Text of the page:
Not too long ago, I lamented that the Silly Symphonies had been lackluster in 1936, possibly due to the attention that Walt and his crew were paying to Snow White. I am happy to say that seeing The Country Cousin has revived my faith in the series, as it is a wonderfully funny and charming short.
As you could probably guess, this is a well-worn story, of the country mouse coming to the city to live with the city mouse. But just because we’ve all seen it or heard it a few times doesn’t detract from this version.
First of all, Abner, the country mouse, is a fantastic character. His design is different enough from Mickey to be distinct while keeping certain features, like the rounded face and ears. Instantly upon seeing him, I felt empathy for the poor guy. He is likeable right away, which is important because of the things he does in the short.
What things are those? Well, when Abner steps inside the palatial home that his city cousin, Monty, has inhabited, he is treated to a world full of light, lush furnishings, and most of all – food! There is a whole table full of food for Abner to indulge in, on one condition. He has to be quiet.
And that’s where the trouble lies. Abner gets overwhelmed by the amount of food available, and can’t control himself. He manages to keep from letting out yells or exclamations, but when he begins chomping down on some celery, he’s making just as much noise as if he had yelled.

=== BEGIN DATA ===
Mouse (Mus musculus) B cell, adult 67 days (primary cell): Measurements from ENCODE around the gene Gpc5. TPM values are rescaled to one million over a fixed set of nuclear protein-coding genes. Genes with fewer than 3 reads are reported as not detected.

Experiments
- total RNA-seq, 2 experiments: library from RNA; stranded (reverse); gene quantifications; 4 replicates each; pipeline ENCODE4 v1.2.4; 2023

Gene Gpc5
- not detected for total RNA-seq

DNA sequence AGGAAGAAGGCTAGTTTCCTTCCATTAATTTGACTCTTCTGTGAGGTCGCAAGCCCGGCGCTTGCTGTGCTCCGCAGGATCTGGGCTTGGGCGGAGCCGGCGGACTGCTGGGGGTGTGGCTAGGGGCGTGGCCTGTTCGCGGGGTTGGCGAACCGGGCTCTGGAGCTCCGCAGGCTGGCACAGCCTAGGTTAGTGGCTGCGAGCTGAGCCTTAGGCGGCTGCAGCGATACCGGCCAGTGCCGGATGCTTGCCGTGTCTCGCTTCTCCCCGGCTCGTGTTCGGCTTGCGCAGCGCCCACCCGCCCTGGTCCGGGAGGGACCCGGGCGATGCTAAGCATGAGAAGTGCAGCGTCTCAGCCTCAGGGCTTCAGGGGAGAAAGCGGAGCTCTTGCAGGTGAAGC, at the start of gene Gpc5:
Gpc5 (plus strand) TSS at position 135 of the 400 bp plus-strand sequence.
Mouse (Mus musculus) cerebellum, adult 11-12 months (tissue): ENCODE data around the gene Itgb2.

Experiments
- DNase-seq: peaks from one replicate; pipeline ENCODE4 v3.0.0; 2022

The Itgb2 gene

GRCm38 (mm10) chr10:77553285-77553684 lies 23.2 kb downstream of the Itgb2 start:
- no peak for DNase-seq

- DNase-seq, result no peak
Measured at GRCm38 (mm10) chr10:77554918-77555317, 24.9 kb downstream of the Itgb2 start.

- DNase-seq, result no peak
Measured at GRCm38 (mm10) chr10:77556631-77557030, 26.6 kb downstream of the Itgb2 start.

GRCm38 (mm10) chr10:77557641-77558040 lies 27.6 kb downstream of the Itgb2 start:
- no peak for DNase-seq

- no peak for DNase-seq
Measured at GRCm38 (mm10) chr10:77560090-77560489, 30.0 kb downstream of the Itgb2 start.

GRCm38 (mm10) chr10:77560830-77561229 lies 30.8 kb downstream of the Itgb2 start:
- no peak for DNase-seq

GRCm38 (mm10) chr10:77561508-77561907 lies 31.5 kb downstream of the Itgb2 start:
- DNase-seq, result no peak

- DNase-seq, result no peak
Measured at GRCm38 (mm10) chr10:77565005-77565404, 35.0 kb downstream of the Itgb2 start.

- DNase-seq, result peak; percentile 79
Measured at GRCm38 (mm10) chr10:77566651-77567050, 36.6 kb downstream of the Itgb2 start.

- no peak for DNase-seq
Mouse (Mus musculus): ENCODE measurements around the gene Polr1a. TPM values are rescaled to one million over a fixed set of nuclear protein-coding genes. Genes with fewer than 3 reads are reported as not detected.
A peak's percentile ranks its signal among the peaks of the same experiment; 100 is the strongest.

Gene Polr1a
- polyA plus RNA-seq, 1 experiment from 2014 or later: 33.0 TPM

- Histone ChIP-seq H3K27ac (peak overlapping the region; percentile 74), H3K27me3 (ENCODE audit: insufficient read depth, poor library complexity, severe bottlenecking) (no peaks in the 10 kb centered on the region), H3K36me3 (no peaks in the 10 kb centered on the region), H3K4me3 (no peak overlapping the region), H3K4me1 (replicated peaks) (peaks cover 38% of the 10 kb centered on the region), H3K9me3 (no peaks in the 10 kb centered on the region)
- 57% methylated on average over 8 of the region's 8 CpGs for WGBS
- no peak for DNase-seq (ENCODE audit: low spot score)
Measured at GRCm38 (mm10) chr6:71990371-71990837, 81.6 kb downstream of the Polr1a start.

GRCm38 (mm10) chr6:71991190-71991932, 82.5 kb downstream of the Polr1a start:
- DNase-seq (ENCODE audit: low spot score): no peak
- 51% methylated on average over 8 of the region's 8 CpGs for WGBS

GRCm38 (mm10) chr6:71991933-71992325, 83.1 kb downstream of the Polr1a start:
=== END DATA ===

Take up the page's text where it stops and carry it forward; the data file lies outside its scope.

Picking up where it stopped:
In a lot of ways, this part of the short is very much like Giantland, the black and white Mickey short that tells the story of Mickey climbing up a beanstalk to confront a giant. This is very similar, with the two mice on the table trying to avoid waking up a cat that is sleeping nearby. Their escapades into the “giant” food are quite humorous, especially when Abner gets into the sparkling wine.
I seriously had to wonder what kind of family makes a feast like this then leaves it sitting out for several minutes with no one watching it. I mean, really, who does that? Their negligence ends up letting Abner box himself in Jell-O, as well as get really lit on champagne.
You can imagine what ends up happening – Abner makes a mess, the noise wakes up the cat, and chaos ensues. What’s interesting, though, is that Abner runs away from the cat, but that is not the gag fest you would expect. Instead, the focus is more on Abner getting outside the house quickly, and the strange cars and people that he has to avoid.
This part of the short is surreal, with cars, bikes and people zooming past our country friend. The hustle and bustle of the city proves to be too much for him, and sends Abner running down the tracks back to his home. Monty lets him go, I guess, because we never see him again after the cat begins chasing Abner.
This is a fantastic short, with some fun gags, but mostly because of Abner. You can probably read my affection for the character. He’s cute, funny and endearing. Hopefully, we’ll see more of him in the future.
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